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Discussion Starter #1
Here's a little survey of live bees in rolling the snow 11AM this morning.
mid 30's sunny, a little breezy.
I grabbed as much trachea as I could find,
and checked the undercarriage for varroa

bee.....varroa.........tracheal
1...............1.....................3
2...............0.....................0
3...............0.....................0
4...............0.....................1
5...............0.....................0
6...............0.....................0
7...............0.....................0
8...............0.....................0
9...............0.....................0
10.............0.....................0

There's two tracheal mites in this pic, one is kind out of focus NW of the obvious one.
There's also a third that just ran back up the tube.



Been lurking in the forums for a while, just though I'd share.

-John McNeil
 

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Discussion Starter #3
Thanks.

What I should do is a survey of 20 bees from each colony (6) rather than the pickings from the bee yard.

OT: BTW 31 and 32 that I got from you this summer are doing fine.
 

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Amazing. Is that photo taken through a microscope? Thanks for sharing!
 

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Yes, I have an old student microscope and I carefully held a standard digital camera up to the eyepiece. 10X objective with a 10X eyepiece. Roughly 100X.
 

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Nice stuff. Thanks for sharing! I'm wondering if there's value in doing such observations over a period of time as opposed to diagnosing a problem. Any thoughts? Is this something you do often?
 

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Discussion Starter #8
I've only been at this a couple of years, so I haven't done anything often. I was a microscopist in my former life so throwing something on a slide to see what's happening is kind of natural for me.

I didn't treat for anything last year, so I was curious if any of the colonies were having trouble that wasn't obvious. No k-wings, unusual death levels or overt dysentery, and all of my colonies are still alive, so far.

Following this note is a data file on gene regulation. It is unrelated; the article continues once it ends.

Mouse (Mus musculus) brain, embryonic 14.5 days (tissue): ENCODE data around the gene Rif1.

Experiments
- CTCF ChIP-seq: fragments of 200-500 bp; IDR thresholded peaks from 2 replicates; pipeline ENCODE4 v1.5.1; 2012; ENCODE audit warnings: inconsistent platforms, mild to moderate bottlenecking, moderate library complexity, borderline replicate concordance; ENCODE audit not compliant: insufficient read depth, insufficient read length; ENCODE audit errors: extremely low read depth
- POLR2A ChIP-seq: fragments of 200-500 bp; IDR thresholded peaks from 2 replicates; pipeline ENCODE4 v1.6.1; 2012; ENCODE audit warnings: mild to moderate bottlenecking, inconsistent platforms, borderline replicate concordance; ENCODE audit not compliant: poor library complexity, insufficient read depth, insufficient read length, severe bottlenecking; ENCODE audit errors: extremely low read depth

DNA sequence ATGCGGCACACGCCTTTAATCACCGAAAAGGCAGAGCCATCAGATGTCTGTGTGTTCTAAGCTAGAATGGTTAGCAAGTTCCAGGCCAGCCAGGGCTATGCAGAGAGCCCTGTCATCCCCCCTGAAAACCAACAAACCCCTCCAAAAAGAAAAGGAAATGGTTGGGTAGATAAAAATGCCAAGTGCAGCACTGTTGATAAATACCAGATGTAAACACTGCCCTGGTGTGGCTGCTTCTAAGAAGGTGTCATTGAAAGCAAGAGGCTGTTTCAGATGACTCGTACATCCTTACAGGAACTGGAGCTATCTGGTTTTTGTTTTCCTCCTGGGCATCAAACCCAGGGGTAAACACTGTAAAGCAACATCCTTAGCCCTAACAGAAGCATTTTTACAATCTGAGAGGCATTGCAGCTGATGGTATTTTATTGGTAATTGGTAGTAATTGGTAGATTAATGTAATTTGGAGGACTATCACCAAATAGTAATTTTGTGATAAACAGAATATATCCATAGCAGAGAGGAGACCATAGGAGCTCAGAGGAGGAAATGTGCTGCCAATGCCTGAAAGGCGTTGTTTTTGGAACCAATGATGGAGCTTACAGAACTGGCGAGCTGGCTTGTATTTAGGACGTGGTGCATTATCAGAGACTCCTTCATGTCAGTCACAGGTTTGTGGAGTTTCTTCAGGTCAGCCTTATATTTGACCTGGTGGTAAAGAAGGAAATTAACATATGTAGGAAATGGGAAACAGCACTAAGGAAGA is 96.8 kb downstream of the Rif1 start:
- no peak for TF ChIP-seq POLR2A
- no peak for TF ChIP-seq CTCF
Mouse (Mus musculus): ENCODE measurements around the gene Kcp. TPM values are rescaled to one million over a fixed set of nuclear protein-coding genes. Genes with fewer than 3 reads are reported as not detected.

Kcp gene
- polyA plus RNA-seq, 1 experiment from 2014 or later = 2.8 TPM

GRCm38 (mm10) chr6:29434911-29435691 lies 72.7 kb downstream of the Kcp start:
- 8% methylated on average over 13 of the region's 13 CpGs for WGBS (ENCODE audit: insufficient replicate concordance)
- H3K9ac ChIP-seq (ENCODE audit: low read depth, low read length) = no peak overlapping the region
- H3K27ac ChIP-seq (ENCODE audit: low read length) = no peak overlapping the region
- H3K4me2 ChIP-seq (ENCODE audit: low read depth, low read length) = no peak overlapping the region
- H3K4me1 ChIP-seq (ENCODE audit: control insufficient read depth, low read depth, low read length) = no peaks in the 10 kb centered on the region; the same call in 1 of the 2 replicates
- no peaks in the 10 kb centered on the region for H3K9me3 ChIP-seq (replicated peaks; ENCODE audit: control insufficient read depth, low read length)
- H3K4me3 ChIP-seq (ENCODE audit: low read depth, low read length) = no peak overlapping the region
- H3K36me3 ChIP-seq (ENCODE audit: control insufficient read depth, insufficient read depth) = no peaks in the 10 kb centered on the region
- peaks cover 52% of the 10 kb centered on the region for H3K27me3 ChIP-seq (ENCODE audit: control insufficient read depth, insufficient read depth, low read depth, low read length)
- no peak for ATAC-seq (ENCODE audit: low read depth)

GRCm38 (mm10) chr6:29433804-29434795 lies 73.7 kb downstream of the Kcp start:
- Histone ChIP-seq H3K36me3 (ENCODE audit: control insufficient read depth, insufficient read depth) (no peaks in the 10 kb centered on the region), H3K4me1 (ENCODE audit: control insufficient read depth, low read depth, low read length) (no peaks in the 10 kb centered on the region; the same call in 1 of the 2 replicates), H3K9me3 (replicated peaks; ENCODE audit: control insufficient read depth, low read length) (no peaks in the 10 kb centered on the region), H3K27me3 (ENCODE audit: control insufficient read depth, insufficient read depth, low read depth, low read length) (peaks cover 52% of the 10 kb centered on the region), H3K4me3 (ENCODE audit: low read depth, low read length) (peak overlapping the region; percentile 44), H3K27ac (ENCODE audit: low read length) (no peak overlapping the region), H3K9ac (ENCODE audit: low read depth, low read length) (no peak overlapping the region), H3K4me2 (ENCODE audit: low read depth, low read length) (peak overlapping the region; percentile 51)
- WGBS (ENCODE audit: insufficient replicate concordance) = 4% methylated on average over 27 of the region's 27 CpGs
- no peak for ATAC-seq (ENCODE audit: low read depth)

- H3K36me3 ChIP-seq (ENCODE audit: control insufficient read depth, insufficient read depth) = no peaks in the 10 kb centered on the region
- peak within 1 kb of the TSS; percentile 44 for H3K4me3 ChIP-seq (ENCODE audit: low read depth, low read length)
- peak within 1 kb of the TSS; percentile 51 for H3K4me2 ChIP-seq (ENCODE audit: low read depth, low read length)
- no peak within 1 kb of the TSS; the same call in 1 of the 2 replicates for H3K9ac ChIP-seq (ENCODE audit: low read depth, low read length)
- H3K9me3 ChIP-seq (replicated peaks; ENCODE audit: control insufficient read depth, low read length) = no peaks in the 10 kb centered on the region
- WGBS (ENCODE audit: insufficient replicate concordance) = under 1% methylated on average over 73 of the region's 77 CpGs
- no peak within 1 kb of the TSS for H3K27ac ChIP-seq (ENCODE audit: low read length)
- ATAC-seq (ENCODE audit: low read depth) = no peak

I don't know which hives these bees came from since I picked them up from the ground. I'll crack the hives open on the next nice day and do a better study. If that bee with varroa and tracheal mites is representative of her sisters, then at least of my colonies is about to be selected against, naturally or otherwise. I need to practice my dissection technique anyway.
 

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Discussion Starter #9
OK I'm back. I know you've all been waiting with bated breath for my results. :rolleyes:

I took a 15 bee sample from each of my 6 colonies.
1-5 are rough approximation of their lineage, all were the results of supersedures or swarms in my beeyard last year.



1: Yugo-russo-carnie
2: Yugo-russo-carnie
3: Italian
5: Yugo-russo-carnie
31: VSH
32: carnie

So two questions spring to my mind. 31 and 32 share a double nuc box.

1: Is it likely that the varroa mite load seen in 31 is due to 32's apparent lack of control?

2: Assuming 32 is able to survive until spring, would one requeen or am I better off sticking them in a snowbank now with no lid and giving their stores to some other hive in the spring?

I guess both get at mechanisms of transmission and resistance.

-John McNeil
 

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Do I have this correct? Randomly grabbing 15 bees from each colony and colony 32 had 5 bees with varroa mites on them?
 

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Discussion Starter #11
Actually that's correct but the legend appears to be wrong. The legend says mites/sample but the data were # of bees. That was the only sample that had a bee with more than one mite. So the correct tally for colony 32 is 6 varroa mites on 5 bees.

The bees were taken from the top bars under burlap which is acting as an inner cover. This is a four frame colony in double nuc shared with 31. I have since moved them out to a single nuc to make room to rescue mouse refugees from another hive ( and another thread ). There were about as many dead bees on the bottom as live ones on the frame, so requeening may be a moot point. They'll probably die off anyway.
 

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Great job, Bot. IMO there would be quite a bit of drift since they were sharing a hive body depending on how the entrances were differentiated, so 31's varroa is probably due to varroa's lack of resistance. I was going to suggest to kill 32's queen, take out the divider and let them combine. I would be interesting to recheck the varroa count after a few brood cycles.
 
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